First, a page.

Shall American Teenagers Dream Free?

Pain isn’t the first thing you remember about the policeman thwacking your arm with a bamboo cane.  First thing is the shock.  “What on earth just happened?”

Two weeks ago you’re riding with your father in a rickshaw along a jam-packed street in Dhaka, Bangladesh when you see a few street children half naked, starving, skeletons dressed in skin.  At once the rickshaws around you rustle with murmurs and shouts at the policeman beating the children on the head.

So you jump out of the rickshaw and say to the policeman, “Stop beating those children!”

You’re a foot behind the cop who turns to  demand that you stop speaking English.  “Speak Bangla!” commands the cop.  But you can’t speak Bangla or understand what else is being said all around you as the policeman harangues you while the crowd harangues the cop.

Then thwack.  That bamboo cane smacks a bruise on your arm, just below the left shoulder.  There is no time to sort anything out.  Your father tugs you by the arm and you run with him as fast as you can, escaping into the inexorable crowds of Dhaka.

If you are asked a question about why you did it, you reply with a question: “On what planet is it okay to beat children on the head because they are begging to stay alive?”  But mostly nobody asks.  You are an exile–a deportee–and you usually try to stay anonymous before the eyes that come near you.

As Ralph Isenberg tells you via cell phone from Dallas: “You may not be an American citizen yet, Saad Nabeel, but you are an American teenager.”  And who expects an American teenager to sit quietly when he sees a cop beating a starving child on the head?  None of the American teenagers you know.

And yet, how is it possible to make sense of all this?  Even now, two weeks after the cop caned Nabeel, and after he grabbed a tourist visa and fled from Bangladesh, he hesitates to tell people in his new place of residence that he lived as an exile in Bangladesh because he was deported from America for no crime whatsoever.

“There’s so many things that don’t compute,” says Nabeel, speaking into his headset through the beat-up Sony Vaio that he somehow put back together after it was tossed back to him by American immigration. “I’ve been trying to put it together in my head but it doesn’t make any sense to me.”

Patiently he tries to find the right words to express what it’s like to be two or three countries away from the life he grew up with and the dreams that keep flying away.

“My dream is to go to Stanford,” he explains.  “But there is no Stanford over here.   And how do I get to Stanford when I have been barred from America for the next ten years.”

Friends in America know the facts of Nabeel’s case.  How he was brought by his parents to America at the age of three or four.  How his parents applied for asylum because of politics in Bangladesh.  How asylum was denied to his family when he was six years old.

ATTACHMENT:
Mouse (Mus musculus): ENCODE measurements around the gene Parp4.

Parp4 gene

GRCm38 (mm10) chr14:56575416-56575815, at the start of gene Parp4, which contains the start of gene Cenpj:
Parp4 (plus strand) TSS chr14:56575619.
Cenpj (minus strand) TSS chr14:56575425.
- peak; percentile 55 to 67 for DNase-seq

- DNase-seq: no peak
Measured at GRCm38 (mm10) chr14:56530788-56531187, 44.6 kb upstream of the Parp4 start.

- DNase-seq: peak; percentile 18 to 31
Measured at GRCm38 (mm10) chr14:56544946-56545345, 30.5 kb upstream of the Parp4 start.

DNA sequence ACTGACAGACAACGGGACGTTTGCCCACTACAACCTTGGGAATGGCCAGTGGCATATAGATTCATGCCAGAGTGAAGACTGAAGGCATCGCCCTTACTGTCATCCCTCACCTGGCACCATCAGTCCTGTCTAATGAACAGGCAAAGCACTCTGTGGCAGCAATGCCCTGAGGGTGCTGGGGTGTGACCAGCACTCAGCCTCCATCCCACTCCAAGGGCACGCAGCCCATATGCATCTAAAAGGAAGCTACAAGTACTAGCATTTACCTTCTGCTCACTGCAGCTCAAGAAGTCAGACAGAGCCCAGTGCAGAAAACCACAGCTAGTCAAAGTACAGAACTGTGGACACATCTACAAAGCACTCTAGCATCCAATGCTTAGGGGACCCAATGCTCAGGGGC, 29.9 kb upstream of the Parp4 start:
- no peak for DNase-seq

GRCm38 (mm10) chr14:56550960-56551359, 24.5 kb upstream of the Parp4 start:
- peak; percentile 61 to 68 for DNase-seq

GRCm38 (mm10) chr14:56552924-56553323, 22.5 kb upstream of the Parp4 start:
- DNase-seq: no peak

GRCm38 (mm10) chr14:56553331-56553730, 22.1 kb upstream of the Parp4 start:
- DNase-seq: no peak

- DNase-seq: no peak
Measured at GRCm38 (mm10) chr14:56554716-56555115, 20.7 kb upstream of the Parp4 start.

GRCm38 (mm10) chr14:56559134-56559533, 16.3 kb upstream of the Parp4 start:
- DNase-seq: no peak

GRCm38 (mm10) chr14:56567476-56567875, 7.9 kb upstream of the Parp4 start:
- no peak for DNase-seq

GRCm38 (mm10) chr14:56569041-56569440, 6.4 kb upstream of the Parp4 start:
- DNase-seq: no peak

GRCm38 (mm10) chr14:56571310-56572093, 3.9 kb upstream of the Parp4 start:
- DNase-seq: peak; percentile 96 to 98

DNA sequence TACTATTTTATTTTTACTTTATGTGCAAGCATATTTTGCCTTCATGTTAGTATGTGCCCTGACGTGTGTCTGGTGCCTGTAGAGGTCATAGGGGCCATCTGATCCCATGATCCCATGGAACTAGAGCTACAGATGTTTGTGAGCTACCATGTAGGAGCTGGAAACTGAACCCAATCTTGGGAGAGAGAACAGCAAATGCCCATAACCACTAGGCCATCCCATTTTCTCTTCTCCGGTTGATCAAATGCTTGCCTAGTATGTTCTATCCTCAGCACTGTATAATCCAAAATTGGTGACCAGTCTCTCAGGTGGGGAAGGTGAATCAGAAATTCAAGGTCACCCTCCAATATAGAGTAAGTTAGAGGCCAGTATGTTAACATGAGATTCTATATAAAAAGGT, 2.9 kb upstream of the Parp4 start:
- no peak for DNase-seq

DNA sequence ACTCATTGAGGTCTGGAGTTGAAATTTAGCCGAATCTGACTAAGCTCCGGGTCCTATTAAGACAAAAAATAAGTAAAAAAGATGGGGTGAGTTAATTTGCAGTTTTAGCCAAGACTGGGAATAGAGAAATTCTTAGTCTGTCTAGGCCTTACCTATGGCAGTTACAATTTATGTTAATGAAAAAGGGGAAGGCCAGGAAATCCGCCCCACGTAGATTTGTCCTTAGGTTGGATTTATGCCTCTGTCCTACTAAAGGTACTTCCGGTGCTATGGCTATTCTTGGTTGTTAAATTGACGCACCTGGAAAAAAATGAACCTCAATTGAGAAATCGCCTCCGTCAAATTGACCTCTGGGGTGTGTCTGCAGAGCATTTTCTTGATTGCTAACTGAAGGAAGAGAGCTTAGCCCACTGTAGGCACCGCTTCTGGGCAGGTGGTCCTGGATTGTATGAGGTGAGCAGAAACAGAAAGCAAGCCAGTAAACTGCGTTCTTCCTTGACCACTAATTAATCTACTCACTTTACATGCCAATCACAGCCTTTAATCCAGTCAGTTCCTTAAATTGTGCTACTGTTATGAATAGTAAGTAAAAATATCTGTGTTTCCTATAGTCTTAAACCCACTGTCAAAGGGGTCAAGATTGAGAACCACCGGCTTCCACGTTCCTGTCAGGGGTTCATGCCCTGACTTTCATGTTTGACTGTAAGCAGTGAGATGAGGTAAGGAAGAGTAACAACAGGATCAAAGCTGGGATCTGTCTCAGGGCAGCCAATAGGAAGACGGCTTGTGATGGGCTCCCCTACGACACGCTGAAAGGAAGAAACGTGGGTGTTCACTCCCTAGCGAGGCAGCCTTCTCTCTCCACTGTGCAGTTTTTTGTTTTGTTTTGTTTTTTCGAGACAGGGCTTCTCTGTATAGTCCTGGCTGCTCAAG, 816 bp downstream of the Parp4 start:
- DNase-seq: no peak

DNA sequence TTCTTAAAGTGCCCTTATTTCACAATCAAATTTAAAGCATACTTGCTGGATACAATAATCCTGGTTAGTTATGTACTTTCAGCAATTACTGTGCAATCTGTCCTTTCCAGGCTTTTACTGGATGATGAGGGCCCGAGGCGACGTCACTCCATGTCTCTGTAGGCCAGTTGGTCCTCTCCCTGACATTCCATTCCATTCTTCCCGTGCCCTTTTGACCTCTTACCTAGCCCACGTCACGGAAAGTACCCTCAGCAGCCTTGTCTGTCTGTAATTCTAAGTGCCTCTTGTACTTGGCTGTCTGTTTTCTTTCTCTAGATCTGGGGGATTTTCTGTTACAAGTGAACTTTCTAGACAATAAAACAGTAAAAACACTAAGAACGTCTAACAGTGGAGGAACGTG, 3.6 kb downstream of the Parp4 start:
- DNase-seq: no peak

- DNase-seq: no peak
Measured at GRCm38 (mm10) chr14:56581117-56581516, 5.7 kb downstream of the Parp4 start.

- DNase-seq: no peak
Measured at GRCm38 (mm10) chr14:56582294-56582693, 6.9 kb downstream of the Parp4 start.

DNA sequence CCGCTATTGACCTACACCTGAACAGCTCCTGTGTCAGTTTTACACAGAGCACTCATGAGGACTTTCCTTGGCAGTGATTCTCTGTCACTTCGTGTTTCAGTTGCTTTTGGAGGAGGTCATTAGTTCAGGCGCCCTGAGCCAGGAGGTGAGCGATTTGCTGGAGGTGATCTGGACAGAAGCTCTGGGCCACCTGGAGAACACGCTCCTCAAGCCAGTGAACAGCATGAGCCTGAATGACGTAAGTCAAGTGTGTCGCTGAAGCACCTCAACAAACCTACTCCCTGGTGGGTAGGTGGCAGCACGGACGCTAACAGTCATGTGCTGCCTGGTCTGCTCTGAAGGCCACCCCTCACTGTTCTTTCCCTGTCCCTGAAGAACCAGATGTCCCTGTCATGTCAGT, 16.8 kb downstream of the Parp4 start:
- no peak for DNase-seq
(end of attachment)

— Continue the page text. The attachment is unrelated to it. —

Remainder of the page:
Nabeel’s parents were tenacious in their determination to stay in America.  They moved from L.A. to Texas.  By late 2009 they were finally within reach of approved green cards and legal residency.  Then the whole game board was thrown over.  One month the young Nabeel was working on becoming a straight-A freshman engineering student at the University of Texas at Arlington. The next month he was separated from his parents and locked up.  For what?  For nothing he did.  He was ordered to sign a ten year bar, then he was deported.

Friends of Saad Nabeel don’t think the facts make any sense.  “I probably feel just like everyone else does–hurt,” says Liberty High School student Samantha Jarrell of Frisco, Texas.  “Just look at it like this, one of your best friends is in a strange country he knows nothing about and the one place he wants to return to is the same place that put him where he is. His family paid taxes.  It’s not like they were out causing havoc on the streets of America.”

As Nabeel wrestles with so many dead-end traumas of life uprooted, another American college student Hector Lopez is working to keep hope alive.  The circumstances for Lopez don’t look too good at first glance.  He’s locked up by immigration authorities in Florence, AZ.  But his voice over the phone is upbeat, as if this student of marketing were showing you a pair of shoes back at the Nike store where he used to work in Portland, OR.

Like Nabeel, Lopez was pursuing a college degree when he was abruptly uprooted and tossed out of the country by American immigration authorities.  Like Nabeel, Lopez was brought to America at a very young age.  Like Nabeel, Lopez was deported first, before the father who brought him here.  Julianne Hing has covered the story nicely for Color Lines, and Lopez is looking forward to more press coverage this week.